1 A happy example of this occurs in the description of De Gama's fleet anchoring by moonlight in the harbour of Mozambique.
« The moon, full orb'd, forsakes her watery cavé,
“Alone, at times, awakes the still repose.” In this beautiful sea-piece, the circumstance of “ the mast's tall shadow trembling on the deep,” and of the “ carol of the watchman echoed from the prows,' are touches of the translator's addition. Mickle has, however, got more credit for improving the Lusiad than he deserves.
Lusitanian epic is like the sound of a trumpet; and Mickle's imitation like the shakes and flourishes of the flute.
Although he was not responsible for the faults of the original, he has taken abundance of pains to defend them in his notes and preface. In this he has not been successful. The long lecture on geography and Portuguese history, which Gama delivers to the King of Melinda, is a wearisome interruption to the narrative; and the use of Pagan mythology is a radical and unanswerable defect. Mickle informs us, as an apology for the latter circumstance, that all this Pagan machinery was allegorical, and that the gods and goddesses of Homer were allegorical also ; an assertion which would require to be proved, before it can be admitted. Camoens himself has said something about his concealment of a moral meaning under his Pagan deities; but if he has any such morality, it is so well hidden that it is impossible to discover it. The Venus of the Lusiad, we are told, is Divine Love; and how is this Divine Love employed ? For no other end than to give the poet an opportunity of displaying a scene of sensual gratification, an island is purposely raised up in the ocean; and Venus conducts De Gama and his fole. lowers to this blessed spot, where a bevy of the nymphs of Venus are very goodnaturedly prepared to treat them to their favours; not as a trial, but as a reward for their virtues! Voltaire was certainly justified in pronouncing this episode a piece of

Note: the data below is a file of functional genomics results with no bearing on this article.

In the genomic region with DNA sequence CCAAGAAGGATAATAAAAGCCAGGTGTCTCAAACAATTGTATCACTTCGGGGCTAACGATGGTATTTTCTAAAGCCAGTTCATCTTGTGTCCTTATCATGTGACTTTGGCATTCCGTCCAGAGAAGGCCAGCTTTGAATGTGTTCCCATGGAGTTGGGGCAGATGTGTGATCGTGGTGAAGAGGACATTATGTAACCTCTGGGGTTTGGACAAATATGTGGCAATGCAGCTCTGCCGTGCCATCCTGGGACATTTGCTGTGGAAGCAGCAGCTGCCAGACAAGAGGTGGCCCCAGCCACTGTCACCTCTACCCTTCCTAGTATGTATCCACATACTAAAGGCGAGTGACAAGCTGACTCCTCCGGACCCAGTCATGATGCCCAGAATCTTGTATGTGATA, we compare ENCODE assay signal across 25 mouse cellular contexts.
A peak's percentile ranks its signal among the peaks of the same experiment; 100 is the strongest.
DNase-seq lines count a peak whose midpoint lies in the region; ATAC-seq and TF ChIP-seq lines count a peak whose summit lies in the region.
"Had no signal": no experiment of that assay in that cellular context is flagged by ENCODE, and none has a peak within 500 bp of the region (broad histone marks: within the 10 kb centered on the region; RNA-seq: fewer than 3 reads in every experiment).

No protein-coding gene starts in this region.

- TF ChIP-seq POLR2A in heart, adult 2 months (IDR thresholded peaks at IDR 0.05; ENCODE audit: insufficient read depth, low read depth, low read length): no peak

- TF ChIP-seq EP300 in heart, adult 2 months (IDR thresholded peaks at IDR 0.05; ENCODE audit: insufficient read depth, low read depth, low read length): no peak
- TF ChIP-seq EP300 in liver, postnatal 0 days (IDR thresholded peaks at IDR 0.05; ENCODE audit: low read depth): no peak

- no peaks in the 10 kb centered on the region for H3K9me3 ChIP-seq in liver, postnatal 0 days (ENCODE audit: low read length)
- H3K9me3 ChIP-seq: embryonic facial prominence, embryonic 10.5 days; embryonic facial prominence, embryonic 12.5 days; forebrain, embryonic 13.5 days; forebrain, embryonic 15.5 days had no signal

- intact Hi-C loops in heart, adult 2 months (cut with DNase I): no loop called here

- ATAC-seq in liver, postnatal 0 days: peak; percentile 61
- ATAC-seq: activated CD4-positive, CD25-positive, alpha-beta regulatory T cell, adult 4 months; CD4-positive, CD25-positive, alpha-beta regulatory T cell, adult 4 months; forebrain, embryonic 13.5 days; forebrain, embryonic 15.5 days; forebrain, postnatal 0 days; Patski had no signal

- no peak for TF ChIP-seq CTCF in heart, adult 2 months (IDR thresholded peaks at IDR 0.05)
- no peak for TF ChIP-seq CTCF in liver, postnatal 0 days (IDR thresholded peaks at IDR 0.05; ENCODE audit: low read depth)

gratuitous indecency. In the same allegorical spirit no doubt, Bacchus, who opposes the Portuguese discoverers in the councils of Heaven, disguises himself as a popish priest, and celebrates the rites of the catholic religion. The imagination is somewhat puzzled to discover, why Bacchus should be an enemy to the natives of a country, the soil of which is so productive of his beverage ; and a friend to the Mahometans, who forbid the use of it: although there is something amusing in the idea of the jolly god officiating as a Romish clergyman.
Mickle's story of Syr Martyn is the most pleasing of his original pieces. The object of the narrative is to exhibit the degrading effects of concubinage, in the history of an amiable man, who is reduced to despondency and sottishness, under the dominion of a beldam and a slattern. The defect of the moral is, that the same evils might have happened to Syr Martyn in a state of matrimony. The simplicity of the tale is also, unhappily, overlaid by a weight of allegory and of obsolete phraseology, which it has not importance to sustain. Such a style, applied to the history of a man and his housekeeper, is like building a diminutive dwelling in all the pomp of Gothic architecture.